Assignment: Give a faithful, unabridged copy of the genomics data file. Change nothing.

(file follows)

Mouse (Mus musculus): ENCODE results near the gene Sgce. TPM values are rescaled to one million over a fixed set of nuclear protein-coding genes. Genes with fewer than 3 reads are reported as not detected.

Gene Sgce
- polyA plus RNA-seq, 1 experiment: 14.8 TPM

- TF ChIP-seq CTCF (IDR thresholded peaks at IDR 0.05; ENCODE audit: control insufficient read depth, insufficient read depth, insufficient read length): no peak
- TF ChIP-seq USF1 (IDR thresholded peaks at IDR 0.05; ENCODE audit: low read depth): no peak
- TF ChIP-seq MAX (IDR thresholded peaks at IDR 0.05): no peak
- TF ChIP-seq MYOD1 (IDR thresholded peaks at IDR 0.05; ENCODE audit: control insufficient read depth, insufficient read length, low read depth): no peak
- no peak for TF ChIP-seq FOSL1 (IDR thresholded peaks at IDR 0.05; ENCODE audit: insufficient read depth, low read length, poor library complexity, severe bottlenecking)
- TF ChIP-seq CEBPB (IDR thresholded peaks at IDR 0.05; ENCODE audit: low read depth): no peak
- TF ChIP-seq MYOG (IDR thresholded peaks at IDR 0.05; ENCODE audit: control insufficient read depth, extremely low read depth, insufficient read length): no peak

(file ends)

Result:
Mouse (Mus musculus): ENCODE results near the gene Sgce. TPM values are rescaled to one million over a fixed set of nuclear protein-coding genes. Genes with fewer than 3 reads are reported as not detected.

Gene Sgce
- polyA plus RNA-seq, 1 experiment: 14.8 TPM

- TF ChIP-seq CTCF (IDR thresholded peaks at IDR 0.05; ENCODE audit: control insufficient read depth, insufficient read depth, insufficient read length): no peak
- TF ChIP-seq USF1 (IDR thresholded peaks at IDR 0.05; ENCODE audit: low read depth): no peak
- TF ChIP-seq MAX (IDR thresholded peaks at IDR 0.05): no peak
- TF ChIP-seq MYOD1 (IDR thresholded peaks at IDR 0.05; ENCODE audit: control insufficient read depth, insufficient read length, low read depth): no peak
- no peak for TF ChIP-seq FOSL1 (IDR thresholded peaks at IDR 0.05; ENCODE audit: insufficient read depth, low read length, poor library complexity, severe bottlenecking)
- TF ChIP-seq CEBPB (IDR thresholded peaks at IDR 0.05; ENCODE audit: low read depth): no peak
- TF ChIP-seq MYOG (IDR thresholded peaks at IDR 0.05; ENCODE audit: control insufficient read depth, extremely low read depth, insufficient read length): no peak